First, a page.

• 15% on length of credit (Don’t flip flop loans between banks or credit card companies.)

      • 10% on credit mix (It’s good to show a borrower can manage both installment accounts [mortgages] and revolving accounts [credit cards]). But keep in mind this is only 10%.

      • 10% on new credit (It’s OK to open a new line of credit, but don’t open 3-4 new accounts the same year. And again, this is only 10%).




      Our Corporate Bad Boy This Month

          The National Restaurant Association of the U.S. Congress

            Source: The Balance of Small Business


              Another pop quiz: What is the federal minimum wage for tipped workers?

              Answer: $2.13 per hour plus tips.

              Mark finds this astonishing! The law does say, if the total income of a restaurant server does not reach the Federal minimum wage of $7.25 per hour, the restaurant must make up the difference.

              This minimum wage of $7.25 an hour has not changed since 2009. Why not? One reason is some Republicans prefer to raise the minimum wage and then tie it to inflation. But if this were put into law, Democrats would lose an annual campaign issue. Some Democrats want the minimum wage increased but not tied to inflation.

              The National Restaurant Association claims that damage will be done to the economy due to job losses and prices will be increased for consumers if the minimum wage for tipped workers is increased. A good question might be, how many National Restaurant Association employees have ever worked for $2.13 per hour?

              A recommendation to consider, please tip restaurant servers generously.



                  Bond Market

                      Financial advisor assessing bonds.


                            The U.S. Treasury yield curve has flattened in recent months as short-term rates have moved up faster than longer-term rates. The Atlanta Fed now predicts first quarter GDP will only be 1.3%. Our prediction for the calendar year 2022 GDP is 3-4%.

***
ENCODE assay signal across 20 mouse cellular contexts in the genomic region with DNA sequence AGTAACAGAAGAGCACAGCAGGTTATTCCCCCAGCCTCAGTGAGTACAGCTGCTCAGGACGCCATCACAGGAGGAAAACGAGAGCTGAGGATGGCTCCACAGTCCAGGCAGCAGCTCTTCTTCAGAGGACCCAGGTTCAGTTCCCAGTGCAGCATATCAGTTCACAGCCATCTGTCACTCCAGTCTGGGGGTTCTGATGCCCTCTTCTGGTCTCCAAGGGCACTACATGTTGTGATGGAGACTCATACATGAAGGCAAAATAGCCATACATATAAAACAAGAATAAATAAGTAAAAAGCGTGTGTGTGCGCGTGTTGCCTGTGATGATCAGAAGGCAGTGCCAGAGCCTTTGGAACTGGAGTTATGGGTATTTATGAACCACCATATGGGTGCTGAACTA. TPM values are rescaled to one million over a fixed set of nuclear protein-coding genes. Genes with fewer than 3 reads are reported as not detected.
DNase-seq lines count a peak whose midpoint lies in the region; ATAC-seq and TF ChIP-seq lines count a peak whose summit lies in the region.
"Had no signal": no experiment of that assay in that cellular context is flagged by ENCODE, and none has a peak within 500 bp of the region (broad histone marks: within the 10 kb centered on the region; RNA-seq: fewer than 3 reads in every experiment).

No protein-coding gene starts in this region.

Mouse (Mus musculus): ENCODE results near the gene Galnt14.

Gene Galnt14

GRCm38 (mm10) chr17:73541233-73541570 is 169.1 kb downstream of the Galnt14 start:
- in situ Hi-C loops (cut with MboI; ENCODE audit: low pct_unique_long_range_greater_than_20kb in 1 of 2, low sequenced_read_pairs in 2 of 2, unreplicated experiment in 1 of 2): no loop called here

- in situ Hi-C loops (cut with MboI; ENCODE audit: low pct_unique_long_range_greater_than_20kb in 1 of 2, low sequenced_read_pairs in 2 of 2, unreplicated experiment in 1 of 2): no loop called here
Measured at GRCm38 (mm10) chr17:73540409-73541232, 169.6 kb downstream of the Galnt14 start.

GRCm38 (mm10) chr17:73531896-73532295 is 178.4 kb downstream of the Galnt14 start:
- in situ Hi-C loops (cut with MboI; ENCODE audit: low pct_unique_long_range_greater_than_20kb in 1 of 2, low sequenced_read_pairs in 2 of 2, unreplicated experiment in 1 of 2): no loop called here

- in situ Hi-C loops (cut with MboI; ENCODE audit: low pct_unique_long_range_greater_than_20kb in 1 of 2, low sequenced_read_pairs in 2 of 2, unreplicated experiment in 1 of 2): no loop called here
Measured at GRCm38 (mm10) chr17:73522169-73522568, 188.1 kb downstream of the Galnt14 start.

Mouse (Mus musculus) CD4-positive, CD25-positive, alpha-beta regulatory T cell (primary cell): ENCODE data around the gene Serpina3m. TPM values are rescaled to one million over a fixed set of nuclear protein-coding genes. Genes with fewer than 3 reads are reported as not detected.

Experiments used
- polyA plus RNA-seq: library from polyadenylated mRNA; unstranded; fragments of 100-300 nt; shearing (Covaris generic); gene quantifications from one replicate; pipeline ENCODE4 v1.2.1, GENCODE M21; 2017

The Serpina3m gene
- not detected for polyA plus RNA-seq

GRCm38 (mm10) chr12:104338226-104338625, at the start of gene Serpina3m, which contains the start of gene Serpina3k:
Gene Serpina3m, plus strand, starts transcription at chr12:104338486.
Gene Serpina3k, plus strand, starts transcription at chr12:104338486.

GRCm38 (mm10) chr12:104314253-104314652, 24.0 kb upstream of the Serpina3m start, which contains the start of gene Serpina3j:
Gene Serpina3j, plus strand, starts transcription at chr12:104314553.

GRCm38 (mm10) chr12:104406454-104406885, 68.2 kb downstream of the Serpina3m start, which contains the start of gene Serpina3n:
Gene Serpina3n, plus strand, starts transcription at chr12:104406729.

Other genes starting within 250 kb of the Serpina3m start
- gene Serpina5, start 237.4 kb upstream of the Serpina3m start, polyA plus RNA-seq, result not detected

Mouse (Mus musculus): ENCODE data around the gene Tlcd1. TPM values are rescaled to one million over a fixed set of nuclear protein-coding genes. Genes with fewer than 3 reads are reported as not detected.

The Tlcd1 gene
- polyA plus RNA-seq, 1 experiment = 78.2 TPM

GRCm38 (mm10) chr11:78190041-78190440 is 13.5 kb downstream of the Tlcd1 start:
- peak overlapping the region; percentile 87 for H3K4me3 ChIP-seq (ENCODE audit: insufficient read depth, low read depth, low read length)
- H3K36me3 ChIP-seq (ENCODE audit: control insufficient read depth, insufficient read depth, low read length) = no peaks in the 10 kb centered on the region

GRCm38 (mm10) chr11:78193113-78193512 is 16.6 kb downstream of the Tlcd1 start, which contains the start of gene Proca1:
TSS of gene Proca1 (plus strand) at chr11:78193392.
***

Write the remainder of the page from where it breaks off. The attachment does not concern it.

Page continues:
In summary, real GDP growth this year will be higher than the lackluster 2% we have seen the last 10 years. But with a minimal growth in our population, 2% is likely where we are headed long-term. Very low unemployment is a bright spot as are corporate profits, and the expectation that inflation and supply chain bottlenecks will both unwind during the year.


                                Federal Reserve

                                  The next Federal Open Market Committee (FOMC) is March 15 and 16. We expect the FOMC will raise the federal funds rate 25 basis points (0.25%) at this meeting. Additional increases in the federal funds rate is expected during 2022. This is the primary method the Fed will use to implement Quantitative Tightening.

                                  The second method used by the FOMC is to reduce the size of its $8.4 balance sheet. The Fed has shared its approach to do this:

                                  – The federal funds rate will be the primary means of adjusting monetary policy.

                                  – Reducing the balance sheet size will commence after rate hikes have begun.

                                  – Reductions in balance sheet holdings will occur over time in a predictable manner.

                                  – The FOMC intends to primarily hold Treasury securities and minimize mortgage-backed securities.